Stars: Rhonda Griffin, Justin Lauer, Bill Moynihan, Kristin Norton, Jon Simanton | Written by Benjamin Carr | Directed by Charles Band
I’ll be honest, The Creeps originally came at a time when, beyond the Puppet Master movies, I had grown tired of Full Moon’s schtick… Having moved the studio to Romania, their production values were falling, casting choices were resulting in some truly wooden performances and worst of all their films were getting more and more ridiculous, with gimmicks replacing decent stories. Case in part, The Creeps.
Released in 1997, The Creeps – at least on paper – sounds utterly ridiculous, even for a Full Moon flick, and it’s easy to see why I avoided it for so long. The film is essentially a redux of the “mad scientist” story we’ve seen a million times before – itself a movie archetype as much as the classic monsters who are the heroes of this tale – but with that Full Moon twist.
The film sees Dracula, Frankenstein, The Werewolf and The Mummy brought back to life, but there’s a problem in the process… Though imbued with most of the expected attributes, the creatures’ creator made a little error in the equation and these villainous literary icons are only three feet tall and not happy at all. These mini-monsters must now embark on a mission to complete their creation at any cost.
See what I mean? Three-foot tall classic movie monsters? Sounds ridiculous right? And in some ways it is. But I’m glad this new release from 88 Films forced me to go back and give The Creeps a watch because in the end it turned out to be a fun little flick that, whilst it has a few problems, is light years above and beyond Full Moon’s most recent output and for once the tongue-in-cheek nature of the film actually works in its favour.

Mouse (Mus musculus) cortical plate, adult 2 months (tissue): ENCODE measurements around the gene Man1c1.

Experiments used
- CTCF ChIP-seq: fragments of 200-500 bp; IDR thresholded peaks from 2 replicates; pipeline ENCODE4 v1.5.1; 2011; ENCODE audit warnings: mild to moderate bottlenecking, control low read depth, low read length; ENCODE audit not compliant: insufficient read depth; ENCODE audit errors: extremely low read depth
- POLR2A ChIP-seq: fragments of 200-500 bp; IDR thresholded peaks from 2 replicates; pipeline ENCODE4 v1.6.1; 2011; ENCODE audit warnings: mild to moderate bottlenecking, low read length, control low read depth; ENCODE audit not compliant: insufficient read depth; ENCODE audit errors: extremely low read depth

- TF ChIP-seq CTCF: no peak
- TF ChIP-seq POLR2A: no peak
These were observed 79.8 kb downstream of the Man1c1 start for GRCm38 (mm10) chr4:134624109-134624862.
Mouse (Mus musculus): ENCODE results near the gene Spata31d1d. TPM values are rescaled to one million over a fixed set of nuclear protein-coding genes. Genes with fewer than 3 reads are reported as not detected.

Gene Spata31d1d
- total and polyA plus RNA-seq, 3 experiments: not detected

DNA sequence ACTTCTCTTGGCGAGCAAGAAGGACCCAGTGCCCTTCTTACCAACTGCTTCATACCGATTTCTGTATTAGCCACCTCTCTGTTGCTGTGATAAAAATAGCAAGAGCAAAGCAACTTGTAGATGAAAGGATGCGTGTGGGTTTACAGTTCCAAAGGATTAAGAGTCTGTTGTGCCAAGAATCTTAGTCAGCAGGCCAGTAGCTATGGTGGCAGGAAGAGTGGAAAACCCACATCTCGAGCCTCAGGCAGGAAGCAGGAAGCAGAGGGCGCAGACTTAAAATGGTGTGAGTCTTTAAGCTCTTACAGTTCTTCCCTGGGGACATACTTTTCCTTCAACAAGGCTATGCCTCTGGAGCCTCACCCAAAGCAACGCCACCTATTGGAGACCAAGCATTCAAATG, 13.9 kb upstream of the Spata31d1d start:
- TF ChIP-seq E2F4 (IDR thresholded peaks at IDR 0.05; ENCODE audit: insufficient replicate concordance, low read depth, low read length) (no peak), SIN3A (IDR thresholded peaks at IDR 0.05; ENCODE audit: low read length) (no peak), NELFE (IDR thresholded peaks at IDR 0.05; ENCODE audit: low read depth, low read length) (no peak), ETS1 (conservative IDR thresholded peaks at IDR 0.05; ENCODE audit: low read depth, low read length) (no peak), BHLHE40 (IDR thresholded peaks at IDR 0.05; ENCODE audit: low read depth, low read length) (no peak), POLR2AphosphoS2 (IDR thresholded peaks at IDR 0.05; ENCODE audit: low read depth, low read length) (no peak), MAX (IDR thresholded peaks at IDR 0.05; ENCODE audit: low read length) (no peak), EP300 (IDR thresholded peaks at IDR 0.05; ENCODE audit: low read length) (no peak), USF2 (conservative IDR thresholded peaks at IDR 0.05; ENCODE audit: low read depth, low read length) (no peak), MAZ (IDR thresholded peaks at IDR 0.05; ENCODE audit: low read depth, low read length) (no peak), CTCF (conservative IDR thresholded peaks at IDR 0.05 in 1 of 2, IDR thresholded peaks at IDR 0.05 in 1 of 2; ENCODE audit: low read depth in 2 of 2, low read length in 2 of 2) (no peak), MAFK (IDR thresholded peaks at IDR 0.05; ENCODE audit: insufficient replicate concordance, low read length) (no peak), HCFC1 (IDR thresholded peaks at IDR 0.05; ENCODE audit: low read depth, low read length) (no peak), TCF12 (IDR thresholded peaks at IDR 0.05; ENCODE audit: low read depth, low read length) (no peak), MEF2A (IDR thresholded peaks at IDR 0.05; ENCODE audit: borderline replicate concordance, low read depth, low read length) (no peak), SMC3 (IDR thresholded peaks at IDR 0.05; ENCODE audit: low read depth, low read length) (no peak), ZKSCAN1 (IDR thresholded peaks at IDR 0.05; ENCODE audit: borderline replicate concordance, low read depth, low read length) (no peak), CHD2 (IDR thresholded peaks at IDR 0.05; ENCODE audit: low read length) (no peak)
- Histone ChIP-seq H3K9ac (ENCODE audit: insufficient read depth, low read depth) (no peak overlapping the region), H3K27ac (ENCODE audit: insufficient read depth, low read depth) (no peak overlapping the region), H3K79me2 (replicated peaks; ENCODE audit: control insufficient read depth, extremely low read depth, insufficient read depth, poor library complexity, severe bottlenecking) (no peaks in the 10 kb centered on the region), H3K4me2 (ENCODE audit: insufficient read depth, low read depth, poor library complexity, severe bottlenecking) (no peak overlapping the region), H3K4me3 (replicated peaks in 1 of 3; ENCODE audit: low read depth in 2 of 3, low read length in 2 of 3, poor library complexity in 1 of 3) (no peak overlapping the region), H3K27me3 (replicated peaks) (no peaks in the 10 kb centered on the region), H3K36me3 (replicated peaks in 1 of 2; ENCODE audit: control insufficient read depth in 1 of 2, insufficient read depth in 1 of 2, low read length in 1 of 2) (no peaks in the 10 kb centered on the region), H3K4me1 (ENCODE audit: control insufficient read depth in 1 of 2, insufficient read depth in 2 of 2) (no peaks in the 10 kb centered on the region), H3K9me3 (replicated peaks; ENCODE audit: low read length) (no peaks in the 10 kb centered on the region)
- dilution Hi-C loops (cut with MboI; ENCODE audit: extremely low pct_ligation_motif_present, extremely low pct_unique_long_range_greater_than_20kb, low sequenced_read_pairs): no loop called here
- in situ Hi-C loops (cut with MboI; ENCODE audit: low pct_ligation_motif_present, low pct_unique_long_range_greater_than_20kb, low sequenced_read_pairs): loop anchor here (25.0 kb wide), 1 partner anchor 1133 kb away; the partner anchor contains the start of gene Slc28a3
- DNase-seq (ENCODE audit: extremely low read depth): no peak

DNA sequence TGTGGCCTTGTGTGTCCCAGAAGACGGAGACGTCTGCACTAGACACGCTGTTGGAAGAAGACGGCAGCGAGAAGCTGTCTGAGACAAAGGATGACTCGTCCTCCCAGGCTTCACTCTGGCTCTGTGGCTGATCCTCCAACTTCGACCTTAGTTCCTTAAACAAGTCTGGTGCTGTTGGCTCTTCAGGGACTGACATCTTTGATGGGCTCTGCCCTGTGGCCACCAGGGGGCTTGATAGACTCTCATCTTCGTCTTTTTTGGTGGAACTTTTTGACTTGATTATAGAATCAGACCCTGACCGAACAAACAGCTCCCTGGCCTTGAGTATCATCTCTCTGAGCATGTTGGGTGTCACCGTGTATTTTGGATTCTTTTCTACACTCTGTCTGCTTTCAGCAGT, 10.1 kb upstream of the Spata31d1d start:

First off lets get the bad out of the way: Justin Lauer as the video store owner come PI hired to investigate a stolen Frankenstein book gives a wooden and truly unconvincing performance – although I did love his characters many movie references, including the likes of Jess Franco’s Venus in Furs, John Woo’s The Killer and many more! Plus the film has a bizarre ending that sees the films heroine convince Dracula and co. that they need to go back to the literary world because they could die in our world which “needs its monsters” – and it works!
However the good really does outweigh the bad: The Creeps’ lead actress Rhonda Griffin, has some great comic timing – playing the ditzy blonde role to perfection, so much so that at times you might not realise she is actually just acting, her comedic bad delivery and a ridiculous OTT “scream queen” scream almost had me fooled a couple of times! The mini-monsters are, for the most part, silent and oh-so-not-deadly, apart from the awesome Phil Fondacaro as the diminutive Dracula. Fondacaro never disappoints, whether it be a guest-starring role or a lead (as it is here) and his vampire is this films straight man, taking everything oh so serious – which only works to heighten the tongue-in-cheek nature of the film.
Not one of Full Moon’s best movies, but definitely not one of it’s worst (by a long way), I was taken completely by surprise by The Creeps – if not for the weird sexual fetish of the main librarian in the film and her topless scene, this could actually be a great family horror a la Gremlins. Which is the highest praise I think you could give a Full Moon DTV flick…
The Creeps is released on DVD on January 27th, courtesy of 88 Films.